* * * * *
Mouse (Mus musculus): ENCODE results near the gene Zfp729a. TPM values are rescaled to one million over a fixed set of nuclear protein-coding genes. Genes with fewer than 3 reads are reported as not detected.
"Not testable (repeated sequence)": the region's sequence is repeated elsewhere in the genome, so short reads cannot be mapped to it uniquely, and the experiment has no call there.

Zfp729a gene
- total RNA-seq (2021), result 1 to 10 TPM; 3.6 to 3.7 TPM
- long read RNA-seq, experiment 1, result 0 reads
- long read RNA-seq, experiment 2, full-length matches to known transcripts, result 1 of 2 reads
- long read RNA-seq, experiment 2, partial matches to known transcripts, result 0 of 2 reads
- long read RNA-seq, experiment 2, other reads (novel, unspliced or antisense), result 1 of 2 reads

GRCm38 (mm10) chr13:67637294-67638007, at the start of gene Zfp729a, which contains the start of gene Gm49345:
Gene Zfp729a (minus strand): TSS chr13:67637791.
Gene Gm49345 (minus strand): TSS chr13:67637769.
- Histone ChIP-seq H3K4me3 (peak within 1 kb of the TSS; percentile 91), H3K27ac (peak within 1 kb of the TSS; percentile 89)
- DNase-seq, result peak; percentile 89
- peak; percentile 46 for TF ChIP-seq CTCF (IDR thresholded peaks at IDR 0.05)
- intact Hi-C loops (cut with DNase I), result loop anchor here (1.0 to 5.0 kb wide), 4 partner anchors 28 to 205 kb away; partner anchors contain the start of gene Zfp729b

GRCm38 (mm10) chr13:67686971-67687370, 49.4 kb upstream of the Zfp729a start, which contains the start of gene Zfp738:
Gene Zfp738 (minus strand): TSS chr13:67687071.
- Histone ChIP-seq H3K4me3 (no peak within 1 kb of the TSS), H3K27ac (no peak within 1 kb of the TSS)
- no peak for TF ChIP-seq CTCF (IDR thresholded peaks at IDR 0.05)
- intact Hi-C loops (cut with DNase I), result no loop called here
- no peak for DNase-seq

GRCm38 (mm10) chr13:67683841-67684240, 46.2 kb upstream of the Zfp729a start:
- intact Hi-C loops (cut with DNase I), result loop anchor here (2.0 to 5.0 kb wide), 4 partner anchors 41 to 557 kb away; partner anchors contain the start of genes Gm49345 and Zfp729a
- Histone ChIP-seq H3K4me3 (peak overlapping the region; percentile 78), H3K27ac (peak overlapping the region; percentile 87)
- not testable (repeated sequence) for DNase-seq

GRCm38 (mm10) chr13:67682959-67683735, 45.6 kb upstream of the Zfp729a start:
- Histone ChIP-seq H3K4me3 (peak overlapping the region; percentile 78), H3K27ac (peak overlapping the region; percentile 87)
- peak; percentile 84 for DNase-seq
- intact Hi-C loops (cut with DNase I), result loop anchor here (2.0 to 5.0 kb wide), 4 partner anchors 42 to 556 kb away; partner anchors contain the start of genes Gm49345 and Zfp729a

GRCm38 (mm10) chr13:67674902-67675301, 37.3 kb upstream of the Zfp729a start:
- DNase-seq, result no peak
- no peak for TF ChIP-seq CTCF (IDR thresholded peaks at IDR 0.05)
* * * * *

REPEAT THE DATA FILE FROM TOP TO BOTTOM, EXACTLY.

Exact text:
Mouse (Mus musculus): ENCODE results near the gene Zfp729a. TPM values are rescaled to one million over a fixed set of nuclear protein-coding genes. Genes with fewer than 3 reads are reported as not detected.
"Not testable (repeated sequence)": the region's sequence is repeated elsewhere in the genome, so short reads cannot be mapped to it uniquely, and the experiment has no call there.

Zfp729a gene
- total RNA-seq (2021), result 1 to 10 TPM; 3.6 to 3.7 TPM
- long read RNA-seq, experiment 1, result 0 reads
- long read RNA-seq, experiment 2, full-length matches to known transcripts, result 1 of 2 reads
- long read RNA-seq, experiment 2, partial matches to known transcripts, result 0 of 2 reads
- long read RNA-seq, experiment 2, other reads (novel, unspliced or antisense), result 1 of 2 reads

GRCm38 (mm10) chr13:67637294-67638007, at the start of gene Zfp729a, which contains the start of gene Gm49345:
Gene Zfp729a (minus strand): TSS chr13:67637791.
Gene Gm49345 (minus strand): TSS chr13:67637769.
- Histone ChIP-seq H3K4me3 (peak within 1 kb of the TSS; percentile 91), H3K27ac (peak within 1 kb of the TSS; percentile 89)
- DNase-seq, result peak; percentile 89
- peak; percentile 46 for TF ChIP-seq CTCF (IDR thresholded peaks at IDR 0.05)
- intact Hi-C loops (cut with DNase I), result loop anchor here (1.0 to 5.0 kb wide), 4 partner anchors 28 to 205 kb away; partner anchors contain the start of gene Zfp729b

GRCm38 (mm10) chr13:67686971-67687370, 49.4 kb upstream of the Zfp729a start, which contains the start of gene Zfp738:
Gene Zfp738 (minus strand): TSS chr13:67687071.
- Histone ChIP-seq H3K4me3 (no peak within 1 kb of the TSS), H3K27ac (no peak within 1 kb of the TSS)
- no peak for TF ChIP-seq CTCF (IDR thresholded peaks at IDR 0.05)
- intact Hi-C loops (cut with DNase I), result no loop called here
- no peak for DNase-seq

GRCm38 (mm10) chr13:67683841-67684240, 46.2 kb upstream of the Zfp729a start:
- intact Hi-C loops (cut with DNase I), result loop anchor here (2.0 to 5.0 kb wide), 4 partner anchors 41 to 557 kb away; partner anchors contain the start of genes Gm49345 and Zfp729a
- Histone ChIP-seq H3K4me3 (peak overlapping the region; percentile 78), H3K27ac (peak overlapping the region; percentile 87)
- not testable (repeated sequence) for DNase-seq

GRCm38 (mm10) chr13:67682959-67683735, 45.6 kb upstream of the Zfp729a start:
- Histone ChIP-seq H3K4me3 (peak overlapping the region; percentile 78), H3K27ac (peak overlapping the region; percentile 87)
- peak; percentile 84 for DNase-seq
- intact Hi-C loops (cut with DNase I), result loop anchor here (2.0 to 5.0 kb wide), 4 partner anchors 42 to 556 kb away; partner anchors contain the start of genes Gm49345 and Zfp729a

GRCm38 (mm10) chr13:67674902-67675301, 37.3 kb upstream of the Zfp729a start:
- DNase-seq, result no peak
- no peak for TF ChIP-seq CTCF (IDR thresholded peaks at IDR 0.05)